This post is the first in a Focal Flame Photography series on “alternative sports” – athletic endeavors that are bit outside of the mainstream.
Tricks. Ramps. Rails. Grinds. Fakies. Ollies, 720s, front side airs, and kickflips. Skateboarding has its own unique language, style, and culture. But is it a sport?
“Absolutely,” says photographer Clint Thayer. “It is physically demanding. There’s the competitive nature of improving one’s abilities. And there are even actual competitions.”
Jim Toombs, owner and manager of Erik’s Bike and Board Shop on the west side of Madison, WI, agrees. “The big thing with skateboarding is that it focuses on technical ability, not necessarily cardio workouts,” says Toombs. “I see skaters doing rails, ramps, jumps, kicks, flips….there’s a lot of focus on foot work, mental concentration, and practice.”
A former skater himself, Thayer is drawn to the motion of skateboarding. “I’ve always enjoyed the speed and the way the body transforms itself both while on the ground and in the air”, he states. Motivated to capture images depicting that velocity, he visited a skate park in Middleton, WI during the first warm day of spring and photographed several skaters honing their skills.
One of the skaters was Shea Cotter-Brown. With four years of skateboard experience, he was drawn to the sport through family ties. “I had to do something, given what my brothers are into”, he said during a follow-up interview. With older brothers devoted to skiing, skateboarding, snowboarding, and inline skating – some with backing from commercial sponsors – it was no wonder that Cotter-Brown became dedicated to a board sport.
“My friends and I are at the park shark level”, he said, explaining that young novice skaters are referred to as "groms" while advanced skaters earn recognition as “park sharks”. Along with a small clan of fellow skaters, Cotter-Brown has been practicing at locations including Four Seasons Skate Park in Madison, an indoor park at an undisclosed warehouse location on the south side, and at local outdoor skate parks when weather permits.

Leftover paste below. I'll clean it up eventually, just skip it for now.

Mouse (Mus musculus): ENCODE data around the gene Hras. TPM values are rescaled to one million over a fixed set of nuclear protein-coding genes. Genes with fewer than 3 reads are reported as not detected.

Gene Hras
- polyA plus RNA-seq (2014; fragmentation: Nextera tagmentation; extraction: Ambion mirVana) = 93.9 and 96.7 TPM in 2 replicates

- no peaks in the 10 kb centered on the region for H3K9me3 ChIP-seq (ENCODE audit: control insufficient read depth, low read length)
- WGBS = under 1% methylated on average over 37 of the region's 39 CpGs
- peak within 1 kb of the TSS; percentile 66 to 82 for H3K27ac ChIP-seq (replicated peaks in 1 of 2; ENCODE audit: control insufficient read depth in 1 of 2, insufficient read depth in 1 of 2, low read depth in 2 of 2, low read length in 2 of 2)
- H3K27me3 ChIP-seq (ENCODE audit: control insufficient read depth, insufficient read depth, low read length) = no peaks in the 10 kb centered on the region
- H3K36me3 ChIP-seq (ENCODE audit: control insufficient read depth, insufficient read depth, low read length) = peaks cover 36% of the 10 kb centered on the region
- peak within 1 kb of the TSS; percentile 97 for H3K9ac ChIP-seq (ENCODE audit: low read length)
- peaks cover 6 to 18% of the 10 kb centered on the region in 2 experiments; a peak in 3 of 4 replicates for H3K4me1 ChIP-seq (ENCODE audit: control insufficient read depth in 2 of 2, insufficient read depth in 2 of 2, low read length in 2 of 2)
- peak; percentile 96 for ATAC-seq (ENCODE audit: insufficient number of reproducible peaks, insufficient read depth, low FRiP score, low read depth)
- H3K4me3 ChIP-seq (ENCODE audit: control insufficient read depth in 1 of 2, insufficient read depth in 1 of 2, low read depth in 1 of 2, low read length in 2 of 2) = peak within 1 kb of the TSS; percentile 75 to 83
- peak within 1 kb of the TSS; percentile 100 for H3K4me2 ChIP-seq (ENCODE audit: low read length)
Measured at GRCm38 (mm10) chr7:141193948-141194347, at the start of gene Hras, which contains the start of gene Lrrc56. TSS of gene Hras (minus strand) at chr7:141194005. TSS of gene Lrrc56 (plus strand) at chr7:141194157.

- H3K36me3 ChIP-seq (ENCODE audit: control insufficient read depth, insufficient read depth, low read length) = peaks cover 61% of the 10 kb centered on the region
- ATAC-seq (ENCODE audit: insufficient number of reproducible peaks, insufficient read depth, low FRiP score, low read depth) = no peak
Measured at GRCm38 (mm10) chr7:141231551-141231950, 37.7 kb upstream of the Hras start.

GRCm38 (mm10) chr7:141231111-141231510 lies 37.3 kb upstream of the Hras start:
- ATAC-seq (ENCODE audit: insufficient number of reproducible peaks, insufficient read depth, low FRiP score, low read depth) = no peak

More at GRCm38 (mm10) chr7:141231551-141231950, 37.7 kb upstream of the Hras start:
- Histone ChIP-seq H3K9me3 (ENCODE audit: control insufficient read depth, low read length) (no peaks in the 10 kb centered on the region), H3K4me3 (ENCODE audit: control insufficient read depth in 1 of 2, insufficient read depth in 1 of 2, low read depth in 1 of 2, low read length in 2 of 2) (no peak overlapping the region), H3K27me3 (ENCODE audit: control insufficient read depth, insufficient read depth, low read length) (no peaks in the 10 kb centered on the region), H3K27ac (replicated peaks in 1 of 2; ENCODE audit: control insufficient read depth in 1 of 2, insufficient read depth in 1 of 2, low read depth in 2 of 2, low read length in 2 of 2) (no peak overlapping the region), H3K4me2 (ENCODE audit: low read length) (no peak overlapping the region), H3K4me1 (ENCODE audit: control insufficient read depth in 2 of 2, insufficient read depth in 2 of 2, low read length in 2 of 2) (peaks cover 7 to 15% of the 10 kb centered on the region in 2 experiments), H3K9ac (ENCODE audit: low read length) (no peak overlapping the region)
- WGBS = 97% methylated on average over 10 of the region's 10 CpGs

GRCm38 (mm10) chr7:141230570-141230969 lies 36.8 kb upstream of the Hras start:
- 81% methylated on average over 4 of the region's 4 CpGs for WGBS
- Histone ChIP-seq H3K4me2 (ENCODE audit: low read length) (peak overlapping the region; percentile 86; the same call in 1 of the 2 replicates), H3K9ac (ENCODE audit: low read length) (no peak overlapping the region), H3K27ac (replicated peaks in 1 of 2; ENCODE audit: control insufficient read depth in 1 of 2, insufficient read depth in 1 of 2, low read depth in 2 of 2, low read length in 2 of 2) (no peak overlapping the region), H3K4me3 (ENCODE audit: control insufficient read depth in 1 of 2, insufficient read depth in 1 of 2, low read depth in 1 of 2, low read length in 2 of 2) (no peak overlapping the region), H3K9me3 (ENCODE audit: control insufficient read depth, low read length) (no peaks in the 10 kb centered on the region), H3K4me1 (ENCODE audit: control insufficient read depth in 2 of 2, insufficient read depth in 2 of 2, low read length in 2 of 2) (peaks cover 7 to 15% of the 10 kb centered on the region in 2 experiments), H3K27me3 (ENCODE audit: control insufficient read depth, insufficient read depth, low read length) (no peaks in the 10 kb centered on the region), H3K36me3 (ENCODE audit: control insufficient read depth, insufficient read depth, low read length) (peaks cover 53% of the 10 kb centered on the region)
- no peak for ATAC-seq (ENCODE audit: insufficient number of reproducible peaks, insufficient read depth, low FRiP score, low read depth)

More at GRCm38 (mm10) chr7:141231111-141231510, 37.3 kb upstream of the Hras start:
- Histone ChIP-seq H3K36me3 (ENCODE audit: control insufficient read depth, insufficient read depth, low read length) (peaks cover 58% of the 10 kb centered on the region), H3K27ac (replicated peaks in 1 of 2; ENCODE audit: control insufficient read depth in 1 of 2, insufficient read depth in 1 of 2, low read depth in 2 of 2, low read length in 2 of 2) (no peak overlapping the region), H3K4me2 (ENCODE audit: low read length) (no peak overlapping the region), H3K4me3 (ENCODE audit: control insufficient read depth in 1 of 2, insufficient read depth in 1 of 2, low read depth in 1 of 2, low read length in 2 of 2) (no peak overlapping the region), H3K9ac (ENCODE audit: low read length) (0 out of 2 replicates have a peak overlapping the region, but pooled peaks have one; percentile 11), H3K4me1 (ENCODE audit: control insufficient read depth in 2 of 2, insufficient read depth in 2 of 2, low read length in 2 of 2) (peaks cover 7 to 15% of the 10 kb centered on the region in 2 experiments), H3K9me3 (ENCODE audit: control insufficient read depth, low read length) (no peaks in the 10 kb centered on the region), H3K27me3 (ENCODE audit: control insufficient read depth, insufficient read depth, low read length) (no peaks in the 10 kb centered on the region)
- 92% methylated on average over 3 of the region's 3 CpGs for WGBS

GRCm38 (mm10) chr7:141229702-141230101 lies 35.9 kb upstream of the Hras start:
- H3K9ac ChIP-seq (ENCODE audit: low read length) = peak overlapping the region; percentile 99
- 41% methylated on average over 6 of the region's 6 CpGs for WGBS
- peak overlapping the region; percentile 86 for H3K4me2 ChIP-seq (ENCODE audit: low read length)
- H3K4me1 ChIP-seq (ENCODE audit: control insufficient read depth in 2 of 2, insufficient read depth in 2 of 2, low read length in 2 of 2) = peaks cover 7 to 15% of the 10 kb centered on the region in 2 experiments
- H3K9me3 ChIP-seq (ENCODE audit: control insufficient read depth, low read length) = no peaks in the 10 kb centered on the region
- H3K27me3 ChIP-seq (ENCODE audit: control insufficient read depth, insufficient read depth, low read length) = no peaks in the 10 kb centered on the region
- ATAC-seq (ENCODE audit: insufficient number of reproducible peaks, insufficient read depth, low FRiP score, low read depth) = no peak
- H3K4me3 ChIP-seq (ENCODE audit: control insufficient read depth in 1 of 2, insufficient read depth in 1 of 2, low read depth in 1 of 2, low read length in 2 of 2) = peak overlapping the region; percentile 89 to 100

The group caught Thayer’s eye. “I really wanted to study motion and how to capture skaters in motion. I did this primarily with a low shutter speed and panning shots that blurred the background but that kept a certain aspect of the subject in focus.” While some images impart a sense of movement, others seem to freeze a moment in time. “I wanted to do total stop motion at timepoints so that you couldn’t really tell what was happening, or if the board and skater were able to make it and land the particular trick that they were attempting.” The end result is an unresolved tension that conveys the risk involved in pursuing a trick, even as the outcome remains unseen.
Skateboarding culture has long been focused on graphical expression. “The graphics [of boards] have always been fairly cutting-edge”, says Toombs. “Today I think the color schemes are even more vibrant”, he says, noting that past seasons have seen trends ranging from a penchant for pink to more muted earth tones and even plaids. As a result, both skater and board can serve as focal points for photographs, with strong colors contrasting against neutral asphalt and concrete.
Cotter-Brown and his friends are honing their skills daily, planning to travel to California this summer to take in – and take part in – the skate scene there. Hoping to compete in events like the Chili Bowl in Proirero del Sol, they are practicing new tricks, trying to avoid injury, and reveling in their park shark status.
What are your thoughts: is skateboarding a sport? Share your skateboarding experiences in the comments section.